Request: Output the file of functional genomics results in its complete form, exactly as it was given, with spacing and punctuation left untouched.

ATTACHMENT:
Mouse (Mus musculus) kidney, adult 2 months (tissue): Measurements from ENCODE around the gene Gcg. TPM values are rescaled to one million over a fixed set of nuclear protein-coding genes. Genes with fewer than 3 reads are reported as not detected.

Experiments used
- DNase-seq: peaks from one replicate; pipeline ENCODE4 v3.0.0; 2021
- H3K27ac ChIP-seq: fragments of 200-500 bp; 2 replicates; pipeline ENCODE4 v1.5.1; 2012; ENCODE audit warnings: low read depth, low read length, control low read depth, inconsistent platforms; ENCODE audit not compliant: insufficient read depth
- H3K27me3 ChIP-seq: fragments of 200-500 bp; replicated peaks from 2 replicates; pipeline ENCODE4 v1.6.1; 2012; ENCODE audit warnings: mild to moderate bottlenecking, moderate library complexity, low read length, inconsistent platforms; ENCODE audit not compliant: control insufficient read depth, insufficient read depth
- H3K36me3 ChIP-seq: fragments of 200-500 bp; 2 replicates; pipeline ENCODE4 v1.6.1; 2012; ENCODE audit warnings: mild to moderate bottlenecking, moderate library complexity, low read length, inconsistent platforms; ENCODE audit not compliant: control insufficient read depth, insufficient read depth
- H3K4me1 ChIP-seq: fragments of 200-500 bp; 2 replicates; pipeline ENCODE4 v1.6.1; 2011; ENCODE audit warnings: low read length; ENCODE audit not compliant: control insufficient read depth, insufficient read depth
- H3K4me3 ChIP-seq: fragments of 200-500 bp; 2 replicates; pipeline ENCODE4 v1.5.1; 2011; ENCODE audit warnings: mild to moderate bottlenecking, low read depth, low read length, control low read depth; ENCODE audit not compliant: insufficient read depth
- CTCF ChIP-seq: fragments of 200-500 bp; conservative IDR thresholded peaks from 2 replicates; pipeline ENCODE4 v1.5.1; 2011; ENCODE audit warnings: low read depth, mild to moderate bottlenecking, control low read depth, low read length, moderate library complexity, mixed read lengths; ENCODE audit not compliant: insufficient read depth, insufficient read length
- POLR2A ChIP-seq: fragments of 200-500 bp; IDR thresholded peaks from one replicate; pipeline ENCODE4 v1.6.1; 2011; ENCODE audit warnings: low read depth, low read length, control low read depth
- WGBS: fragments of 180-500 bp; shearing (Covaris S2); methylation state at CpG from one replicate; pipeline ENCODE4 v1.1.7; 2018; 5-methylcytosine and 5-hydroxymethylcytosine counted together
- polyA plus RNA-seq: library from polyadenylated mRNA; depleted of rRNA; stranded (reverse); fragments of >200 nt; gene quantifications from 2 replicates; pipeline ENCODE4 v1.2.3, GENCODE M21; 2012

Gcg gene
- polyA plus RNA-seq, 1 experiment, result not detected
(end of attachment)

Mouse (Mus musculus) kidney, adult 2 months (tissue): Measurements from ENCODE around the gene Gcg. TPM values are rescaled to one million over a fixed set of nuclear protein-coding genes. Genes with fewer than 3 reads are reported as not detected.

Experiments used
- DNase-seq: peaks from one replicate; pipeline ENCODE4 v3.0.0; 2021
- H3K27ac ChIP-seq: fragments of 200-500 bp; 2 replicates; pipeline ENCODE4 v1.5.1; 2012; ENCODE audit warnings: low read depth, low read length, control low read depth, inconsistent platforms; ENCODE audit not compliant: insufficient read depth
- H3K27me3 ChIP-seq: fragments of 200-500 bp; replicated peaks from 2 replicates; pipeline ENCODE4 v1.6.1; 2012; ENCODE audit warnings: mild to moderate bottlenecking, moderate library complexity, low read length, inconsistent platforms; ENCODE audit not compliant: control insufficient read depth, insufficient read depth
- H3K36me3 ChIP-seq: fragments of 200-500 bp; 2 replicates; pipeline ENCODE4 v1.6.1; 2012; ENCODE audit warnings: mild to moderate bottlenecking, moderate library complexity, low read length, inconsistent platforms; ENCODE audit not compliant: control insufficient read depth, insufficient read depth
- H3K4me1 ChIP-seq: fragments of 200-500 bp; 2 replicates; pipeline ENCODE4 v1.6.1; 2011; ENCODE audit warnings: low read length; ENCODE audit not compliant: control insufficient read depth, insufficient read depth
- H3K4me3 ChIP-seq: fragments of 200-500 bp; 2 replicates; pipeline ENCODE4 v1.5.1; 2011; ENCODE audit warnings: mild to moderate bottlenecking, low read depth, low read length, control low read depth; ENCODE audit not compliant: insufficient read depth
- CTCF ChIP-seq: fragments of 200-500 bp; conservative IDR thresholded peaks from 2 replicates; pipeline ENCODE4 v1.5.1; 2011; ENCODE audit warnings: low read depth, mild to moderate bottlenecking, control low read depth, low read length, moderate library complexity, mixed read lengths; ENCODE audit not compliant: insufficient read depth, insufficient read length
- POLR2A ChIP-seq: fragments of 200-500 bp; IDR thresholded peaks from one replicate; pipeline ENCODE4 v1.6.1; 2011; ENCODE audit warnings: low read depth, low read length, control low read depth
- WGBS: fragments of 180-500 bp; shearing (Covaris S2); methylation state at CpG from one replicate; pipeline ENCODE4 v1.1.7; 2018; 5-methylcytosine and 5-hydroxymethylcytosine counted together
- polyA plus RNA-seq: library from polyadenylated mRNA; depleted of rRNA; stranded (reverse); fragments of >200 nt; gene quantifications from 2 replicates; pipeline ENCODE4 v1.2.3, GENCODE M21; 2012

Gcg gene
- polyA plus RNA-seq, 1 experiment, result not detected